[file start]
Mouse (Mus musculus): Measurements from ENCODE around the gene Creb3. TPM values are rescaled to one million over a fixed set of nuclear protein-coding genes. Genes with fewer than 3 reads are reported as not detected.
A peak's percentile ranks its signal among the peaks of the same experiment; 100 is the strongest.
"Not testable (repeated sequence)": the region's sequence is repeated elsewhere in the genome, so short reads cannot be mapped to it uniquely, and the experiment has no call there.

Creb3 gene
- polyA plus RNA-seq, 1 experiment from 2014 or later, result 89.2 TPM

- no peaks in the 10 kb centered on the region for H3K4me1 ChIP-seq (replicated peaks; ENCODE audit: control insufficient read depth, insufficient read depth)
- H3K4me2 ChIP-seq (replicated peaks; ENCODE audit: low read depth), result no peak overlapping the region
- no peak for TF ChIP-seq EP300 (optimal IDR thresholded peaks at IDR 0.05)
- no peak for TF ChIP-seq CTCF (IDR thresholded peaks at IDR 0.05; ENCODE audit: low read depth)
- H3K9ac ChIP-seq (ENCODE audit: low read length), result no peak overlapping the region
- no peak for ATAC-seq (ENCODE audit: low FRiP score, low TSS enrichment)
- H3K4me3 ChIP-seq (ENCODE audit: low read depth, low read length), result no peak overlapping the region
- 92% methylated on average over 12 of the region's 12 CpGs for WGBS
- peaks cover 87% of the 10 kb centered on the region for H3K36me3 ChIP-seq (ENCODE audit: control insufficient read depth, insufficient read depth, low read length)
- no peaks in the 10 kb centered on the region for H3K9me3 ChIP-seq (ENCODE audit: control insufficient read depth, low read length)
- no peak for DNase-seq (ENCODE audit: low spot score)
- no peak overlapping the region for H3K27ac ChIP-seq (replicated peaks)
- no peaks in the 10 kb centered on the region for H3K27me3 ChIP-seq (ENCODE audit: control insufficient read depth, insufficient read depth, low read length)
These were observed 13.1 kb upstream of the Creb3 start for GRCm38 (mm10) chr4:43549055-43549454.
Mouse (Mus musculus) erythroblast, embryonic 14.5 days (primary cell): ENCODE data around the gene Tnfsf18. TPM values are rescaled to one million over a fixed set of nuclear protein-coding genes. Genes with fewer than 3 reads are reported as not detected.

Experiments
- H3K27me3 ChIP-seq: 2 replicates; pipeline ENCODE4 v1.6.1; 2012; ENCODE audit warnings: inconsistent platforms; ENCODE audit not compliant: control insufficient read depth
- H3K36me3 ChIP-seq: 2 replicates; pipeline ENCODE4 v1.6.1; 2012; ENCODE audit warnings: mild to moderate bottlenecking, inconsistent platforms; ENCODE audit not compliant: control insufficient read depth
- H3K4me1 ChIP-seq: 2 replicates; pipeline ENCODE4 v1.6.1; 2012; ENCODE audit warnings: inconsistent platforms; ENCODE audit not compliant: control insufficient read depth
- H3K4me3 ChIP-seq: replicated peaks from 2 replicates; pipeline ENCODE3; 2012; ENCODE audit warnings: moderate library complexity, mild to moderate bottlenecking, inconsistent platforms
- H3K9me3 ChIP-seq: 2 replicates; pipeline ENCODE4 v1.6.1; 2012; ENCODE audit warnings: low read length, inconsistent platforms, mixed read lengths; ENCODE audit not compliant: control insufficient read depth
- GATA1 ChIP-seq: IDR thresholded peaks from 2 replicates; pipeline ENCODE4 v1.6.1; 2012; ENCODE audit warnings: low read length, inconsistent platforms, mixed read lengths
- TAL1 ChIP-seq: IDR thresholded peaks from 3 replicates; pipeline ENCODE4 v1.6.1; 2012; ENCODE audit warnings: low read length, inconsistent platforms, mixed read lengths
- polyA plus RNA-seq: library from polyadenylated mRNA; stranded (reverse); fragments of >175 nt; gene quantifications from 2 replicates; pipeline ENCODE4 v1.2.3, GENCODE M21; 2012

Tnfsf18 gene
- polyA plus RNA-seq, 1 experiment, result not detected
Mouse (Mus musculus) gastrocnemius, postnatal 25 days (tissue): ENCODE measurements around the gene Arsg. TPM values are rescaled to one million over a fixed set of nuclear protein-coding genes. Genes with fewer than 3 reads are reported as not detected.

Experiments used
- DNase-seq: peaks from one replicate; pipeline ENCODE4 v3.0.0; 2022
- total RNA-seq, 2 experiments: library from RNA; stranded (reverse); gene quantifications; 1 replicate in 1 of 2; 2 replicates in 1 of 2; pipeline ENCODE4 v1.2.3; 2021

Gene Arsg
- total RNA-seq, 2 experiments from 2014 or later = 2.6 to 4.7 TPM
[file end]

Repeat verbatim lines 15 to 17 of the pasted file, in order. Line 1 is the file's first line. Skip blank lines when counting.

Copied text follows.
- no peaks in the 10 kb centered on the region for H3K9me3 ChIP-seq (ENCODE audit: control insufficient read depth, low read length)
- no peak for DNase-seq (ENCODE audit: low spot score)
- no peak overlapping the region for H3K27ac ChIP-seq (replicated peaks)